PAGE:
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Prime Minister Janez Janša meets with mayors regarding COVID-19 situation and development issues

  • Former Prime Minister Janez Janša (2020 - 2022)

Prime Minister Janša met today in Brdo pri Kranju with mayors of Slovenian municipalities. During the working consultation, they discussed measures to control the spread of COVID-19 in the coming months and public finance and development issues with the ministers.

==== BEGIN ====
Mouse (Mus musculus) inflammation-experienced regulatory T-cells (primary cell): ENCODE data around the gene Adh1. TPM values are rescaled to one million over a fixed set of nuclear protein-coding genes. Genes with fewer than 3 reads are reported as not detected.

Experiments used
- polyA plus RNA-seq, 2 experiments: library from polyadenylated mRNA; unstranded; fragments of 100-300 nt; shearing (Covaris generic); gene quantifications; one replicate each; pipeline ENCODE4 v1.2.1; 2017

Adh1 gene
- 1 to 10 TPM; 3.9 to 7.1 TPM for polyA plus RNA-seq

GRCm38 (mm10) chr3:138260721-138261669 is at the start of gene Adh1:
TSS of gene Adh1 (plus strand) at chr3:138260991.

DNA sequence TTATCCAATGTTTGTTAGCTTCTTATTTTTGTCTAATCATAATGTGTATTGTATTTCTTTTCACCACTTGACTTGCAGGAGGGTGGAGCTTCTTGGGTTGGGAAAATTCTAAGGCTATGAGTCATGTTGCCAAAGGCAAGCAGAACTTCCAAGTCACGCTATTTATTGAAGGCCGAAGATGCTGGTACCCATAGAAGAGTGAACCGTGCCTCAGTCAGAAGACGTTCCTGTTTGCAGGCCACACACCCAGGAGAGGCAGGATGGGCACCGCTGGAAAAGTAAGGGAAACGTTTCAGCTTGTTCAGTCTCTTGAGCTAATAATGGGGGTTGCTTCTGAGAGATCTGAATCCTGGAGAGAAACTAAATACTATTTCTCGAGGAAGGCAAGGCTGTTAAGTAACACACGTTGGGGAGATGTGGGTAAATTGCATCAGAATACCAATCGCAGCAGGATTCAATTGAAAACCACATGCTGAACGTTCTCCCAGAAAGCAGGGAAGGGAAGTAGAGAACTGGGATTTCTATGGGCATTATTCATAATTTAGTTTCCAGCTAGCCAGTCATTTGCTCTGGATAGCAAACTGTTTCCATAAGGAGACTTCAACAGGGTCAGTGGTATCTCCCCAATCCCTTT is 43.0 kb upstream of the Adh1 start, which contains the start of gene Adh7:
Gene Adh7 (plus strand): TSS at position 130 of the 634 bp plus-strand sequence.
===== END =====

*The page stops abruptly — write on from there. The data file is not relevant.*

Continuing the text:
"We have a clear picture of our current situation, while we also have an accurate insight into what lies ahead. We know what happened in this situation in the previous waves and it will be no different this time; except that we are faced with new, more contagious variants of the virus and that we now have enough vaccines available," said the Prime Minister in his opening remarks. "Yesterday, we spent a lot of time discussing the exponential growth of the Delta variant in Africa. There are 300 million people waiting for the vaccine in Africa, while they only have 2% of the vaccines available and are dying in large numbers. Whereas we have several hundred thousand doses of vaccines, which people can even choose from, and we are still not getting vaccinated, while at the same time people are being hospitalised with severe cases of COVID-19 and have not been vaccinated, even though they could be," said the Prime Minister. He also said that we are now no longer at the point where the global science has to provide the vaccine, the EU has to ensure enough production and the Government has to distribute the vaccines, but that it is now up to each individual to take advantage of the situation. "It is up to us to organise vaccinations as promised. Anyone who becomes seriously ill or even dies in the autumn because they have not been vaccinated, can hardly blame it on the Government, the mayor or anyone for that matter. In the end, we will all feel the consequences if kindergartens and schools are closed, production is curtailed and lockdowns are imposed. Not only will this be a challenge mentally, but we will also waste the unique opportunity we have to recover," said the Prime Minister. He added that the economy is doing well at the moment. "We have more investment funds than we have ever had in the same period, we can achieve a lot of things, but if companies cannot work, if there are restrictions on movement in Europe, then we will not be able to take advantage of this opportunity," he pointed out. "A lot is up to us in the next weeks and by 1 September I think we can prevent another lockdown or at least allow a large part of public and economic life to go on uninterrupted with sufficient vaccination coverage," he stressed.